The legislature must step in, define "caregiver," and create rules for the drug's medicinal sales before things get worse.
The state Board of Health's decision this week to hold off on defining what constitutes a medical marijuana caregiver could end up being a good thing.
The board canceled its Dec. 16 meeting, ostensibly to give officials time to consider legal advice on the issue. But we hope the delay also gives the state legislature a chance to step in.
As we've said before, lawmakers need to shape regulations that hew closely to the intent of Amendment 20, which voters passed in 2000.
We do not believe the escalation in the number of certified medical marijuana users — now more than 14,000 — and the proliferation of dispensaries is what voters had in mind when they supported the measure.
The measure was aimed at people who suffered from severe pain — people who were perhaps undergoing chemotherapy and needed relief from nausea.
We don't have that. What we have appears to be a system in which a whole lot of people are making claims of pain and muscle spasms, paying a nominal fee and getting a medical marijuana card.
It is not anywhere near what voters approved — and legislators need to get a grip on the situation.
The vast expansion of the medical marijuana system began this summer when the state Board of Health declined to pass regulations limiting medical marijuana caregivers to five patients each. That opened the door to the convenience-store model of distribution, and medical marijuana entrepreneurs gladly walked through it.
So it would stand to reason that the board needs to act, again, to begin closing it. But if the board was to act next month, establishing a caregiver definition that then was overridden by legislative action, it could make an already out of control situation even more confusing.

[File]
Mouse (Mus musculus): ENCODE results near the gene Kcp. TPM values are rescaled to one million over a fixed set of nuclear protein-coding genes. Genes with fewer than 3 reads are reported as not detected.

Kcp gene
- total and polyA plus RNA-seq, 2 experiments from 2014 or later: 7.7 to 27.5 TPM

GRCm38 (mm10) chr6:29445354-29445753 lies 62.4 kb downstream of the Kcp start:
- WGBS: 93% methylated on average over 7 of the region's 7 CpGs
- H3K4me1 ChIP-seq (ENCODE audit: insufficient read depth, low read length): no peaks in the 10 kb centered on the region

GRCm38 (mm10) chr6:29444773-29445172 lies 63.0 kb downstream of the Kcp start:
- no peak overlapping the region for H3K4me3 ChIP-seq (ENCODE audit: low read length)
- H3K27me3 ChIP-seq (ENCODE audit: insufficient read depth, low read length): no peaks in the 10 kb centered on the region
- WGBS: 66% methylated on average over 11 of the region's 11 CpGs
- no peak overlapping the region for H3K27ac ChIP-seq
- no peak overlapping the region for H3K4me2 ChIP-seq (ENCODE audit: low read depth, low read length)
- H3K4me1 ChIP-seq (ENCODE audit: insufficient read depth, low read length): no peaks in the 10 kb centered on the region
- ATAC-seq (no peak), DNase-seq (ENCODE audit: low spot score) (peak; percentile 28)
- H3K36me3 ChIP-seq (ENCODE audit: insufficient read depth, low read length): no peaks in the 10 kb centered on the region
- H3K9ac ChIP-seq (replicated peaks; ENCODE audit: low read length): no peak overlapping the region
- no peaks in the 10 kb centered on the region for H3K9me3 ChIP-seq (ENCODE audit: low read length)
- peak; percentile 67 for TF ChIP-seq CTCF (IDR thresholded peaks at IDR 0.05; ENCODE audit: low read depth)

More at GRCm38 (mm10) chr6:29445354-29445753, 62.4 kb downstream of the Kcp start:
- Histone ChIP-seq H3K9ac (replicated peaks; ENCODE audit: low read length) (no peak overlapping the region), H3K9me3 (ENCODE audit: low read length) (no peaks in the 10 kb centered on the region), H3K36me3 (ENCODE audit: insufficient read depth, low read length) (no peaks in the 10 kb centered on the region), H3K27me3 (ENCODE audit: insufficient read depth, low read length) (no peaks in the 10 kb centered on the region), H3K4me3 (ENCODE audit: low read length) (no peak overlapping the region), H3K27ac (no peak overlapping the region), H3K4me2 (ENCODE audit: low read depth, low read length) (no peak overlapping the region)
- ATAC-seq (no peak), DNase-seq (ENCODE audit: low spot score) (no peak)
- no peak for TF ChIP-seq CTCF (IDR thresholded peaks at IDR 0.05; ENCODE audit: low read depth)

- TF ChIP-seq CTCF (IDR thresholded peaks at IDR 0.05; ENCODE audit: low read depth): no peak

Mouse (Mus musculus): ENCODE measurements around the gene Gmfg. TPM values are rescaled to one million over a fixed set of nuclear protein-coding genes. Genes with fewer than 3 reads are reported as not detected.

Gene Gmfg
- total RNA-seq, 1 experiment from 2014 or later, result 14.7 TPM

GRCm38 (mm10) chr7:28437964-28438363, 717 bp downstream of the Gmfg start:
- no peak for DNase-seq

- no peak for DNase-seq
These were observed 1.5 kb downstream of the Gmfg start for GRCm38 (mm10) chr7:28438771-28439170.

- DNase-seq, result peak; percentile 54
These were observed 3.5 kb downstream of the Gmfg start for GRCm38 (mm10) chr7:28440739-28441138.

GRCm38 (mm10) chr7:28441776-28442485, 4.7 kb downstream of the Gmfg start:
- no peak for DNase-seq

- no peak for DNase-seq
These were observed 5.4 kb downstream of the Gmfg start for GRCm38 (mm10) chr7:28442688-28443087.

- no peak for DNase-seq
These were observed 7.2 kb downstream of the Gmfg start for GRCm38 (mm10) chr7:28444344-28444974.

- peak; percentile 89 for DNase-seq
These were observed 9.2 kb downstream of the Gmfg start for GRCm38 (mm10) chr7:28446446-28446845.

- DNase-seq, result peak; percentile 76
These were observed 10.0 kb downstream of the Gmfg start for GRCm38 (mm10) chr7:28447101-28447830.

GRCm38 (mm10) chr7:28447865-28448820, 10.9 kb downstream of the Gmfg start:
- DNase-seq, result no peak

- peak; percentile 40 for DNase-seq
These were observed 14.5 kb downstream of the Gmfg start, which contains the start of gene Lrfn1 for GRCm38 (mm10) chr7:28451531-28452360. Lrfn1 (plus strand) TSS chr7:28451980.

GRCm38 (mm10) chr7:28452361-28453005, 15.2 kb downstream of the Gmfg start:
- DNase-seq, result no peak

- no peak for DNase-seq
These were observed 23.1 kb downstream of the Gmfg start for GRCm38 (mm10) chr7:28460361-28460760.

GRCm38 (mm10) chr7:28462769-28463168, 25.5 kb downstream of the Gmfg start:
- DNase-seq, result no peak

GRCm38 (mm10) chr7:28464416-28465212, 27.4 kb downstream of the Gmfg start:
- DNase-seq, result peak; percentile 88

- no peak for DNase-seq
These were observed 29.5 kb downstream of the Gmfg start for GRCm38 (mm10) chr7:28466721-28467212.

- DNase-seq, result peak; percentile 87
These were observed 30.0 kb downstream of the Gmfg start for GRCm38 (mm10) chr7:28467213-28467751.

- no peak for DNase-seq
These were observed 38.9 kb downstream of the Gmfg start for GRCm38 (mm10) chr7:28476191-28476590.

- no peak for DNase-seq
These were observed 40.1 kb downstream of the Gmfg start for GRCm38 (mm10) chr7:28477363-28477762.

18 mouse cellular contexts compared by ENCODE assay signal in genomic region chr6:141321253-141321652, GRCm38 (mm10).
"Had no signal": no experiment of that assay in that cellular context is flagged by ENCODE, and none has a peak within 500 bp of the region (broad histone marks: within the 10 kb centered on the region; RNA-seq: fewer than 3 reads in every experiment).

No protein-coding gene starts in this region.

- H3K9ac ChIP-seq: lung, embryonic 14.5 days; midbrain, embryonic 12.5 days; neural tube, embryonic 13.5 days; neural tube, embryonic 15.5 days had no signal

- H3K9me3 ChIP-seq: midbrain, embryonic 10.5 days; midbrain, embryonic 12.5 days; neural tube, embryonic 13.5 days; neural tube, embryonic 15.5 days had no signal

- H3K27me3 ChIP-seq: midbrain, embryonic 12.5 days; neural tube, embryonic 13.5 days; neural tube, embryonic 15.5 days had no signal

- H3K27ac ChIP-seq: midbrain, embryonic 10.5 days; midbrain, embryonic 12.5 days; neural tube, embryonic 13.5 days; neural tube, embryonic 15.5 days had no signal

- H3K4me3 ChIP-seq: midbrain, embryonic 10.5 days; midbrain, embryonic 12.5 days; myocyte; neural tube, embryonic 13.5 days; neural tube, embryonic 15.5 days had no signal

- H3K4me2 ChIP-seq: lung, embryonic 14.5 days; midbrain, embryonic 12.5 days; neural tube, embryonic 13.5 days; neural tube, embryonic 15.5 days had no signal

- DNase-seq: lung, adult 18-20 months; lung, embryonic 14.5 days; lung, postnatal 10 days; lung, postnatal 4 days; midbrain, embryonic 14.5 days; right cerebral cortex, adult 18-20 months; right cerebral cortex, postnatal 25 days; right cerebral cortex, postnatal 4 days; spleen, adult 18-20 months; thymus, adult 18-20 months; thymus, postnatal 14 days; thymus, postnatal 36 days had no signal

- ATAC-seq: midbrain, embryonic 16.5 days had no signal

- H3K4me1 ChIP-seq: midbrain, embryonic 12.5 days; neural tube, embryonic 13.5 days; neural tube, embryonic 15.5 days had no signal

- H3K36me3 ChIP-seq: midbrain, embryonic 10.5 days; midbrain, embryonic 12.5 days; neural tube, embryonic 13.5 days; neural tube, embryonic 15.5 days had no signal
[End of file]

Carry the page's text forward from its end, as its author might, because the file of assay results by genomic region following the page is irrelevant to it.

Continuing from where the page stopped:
We hope these dispensary owners realize that they're expanding their businesses at their own peril. They should expect regulations that could dramatically reshape their industry.
In the meantime, towns and cities have taken matters into their own hands, enacting moratoriums and other regulations on dispensaries.
It's clear local governments are not enamored of what has happened on the medical marijuana front.
So the stage is set for the legislature to intervene and inject some order into the medical marijuana situation. First, lawmakers need to define a caregiver in a way that is true to the constitution.
If the legislature fails to act, the Board of Health must have the stomach to get back into the debate.
It would be unacceptable for both lawmakers and Health Department officials to walk away from the issue because it is unpleasant to deal with those medical marijuana proponents, who are acting as if voters approved legalization. In fact, voters shot down such a measure in 2006.
Medical marijuana was an act of compassion by Colorado voters who were offering an avenue of relief to the sickest people among us. The system that comes out of regulatory efforts — be they by lawmakers or administrative action — must honor that intent.
November 25, 2009